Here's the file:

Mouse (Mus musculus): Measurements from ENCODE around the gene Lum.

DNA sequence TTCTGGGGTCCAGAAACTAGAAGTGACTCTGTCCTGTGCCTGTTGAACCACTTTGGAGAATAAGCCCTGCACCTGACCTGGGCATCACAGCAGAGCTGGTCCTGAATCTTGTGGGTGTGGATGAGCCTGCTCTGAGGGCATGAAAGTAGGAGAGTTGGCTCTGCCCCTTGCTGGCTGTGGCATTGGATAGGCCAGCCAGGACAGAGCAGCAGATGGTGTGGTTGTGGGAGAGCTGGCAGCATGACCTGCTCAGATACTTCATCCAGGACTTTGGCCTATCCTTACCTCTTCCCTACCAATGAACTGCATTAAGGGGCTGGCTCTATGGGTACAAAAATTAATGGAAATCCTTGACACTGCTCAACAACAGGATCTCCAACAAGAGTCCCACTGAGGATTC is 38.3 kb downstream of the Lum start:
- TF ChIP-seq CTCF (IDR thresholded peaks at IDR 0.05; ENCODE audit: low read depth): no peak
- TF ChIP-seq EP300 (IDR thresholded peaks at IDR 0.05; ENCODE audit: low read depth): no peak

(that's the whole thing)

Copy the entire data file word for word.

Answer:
Mouse (Mus musculus): Measurements from ENCODE around the gene Lum.

DNA sequence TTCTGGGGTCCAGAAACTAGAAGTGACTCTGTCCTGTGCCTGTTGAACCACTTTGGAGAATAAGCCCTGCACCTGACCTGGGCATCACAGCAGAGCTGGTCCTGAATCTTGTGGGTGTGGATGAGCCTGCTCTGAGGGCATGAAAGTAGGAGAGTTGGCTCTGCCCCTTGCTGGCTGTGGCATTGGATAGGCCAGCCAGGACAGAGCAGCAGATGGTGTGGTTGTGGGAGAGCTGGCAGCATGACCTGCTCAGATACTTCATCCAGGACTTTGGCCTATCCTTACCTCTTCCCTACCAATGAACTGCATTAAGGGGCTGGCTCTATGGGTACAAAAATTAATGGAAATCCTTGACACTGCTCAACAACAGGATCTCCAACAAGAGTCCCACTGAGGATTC is 38.3 kb downstream of the Lum start:
- TF ChIP-seq CTCF (IDR thresholded peaks at IDR 0.05; ENCODE audit: low read depth): no peak
- TF ChIP-seq EP300 (IDR thresholded peaks at IDR 0.05; ENCODE audit: low read depth): no peak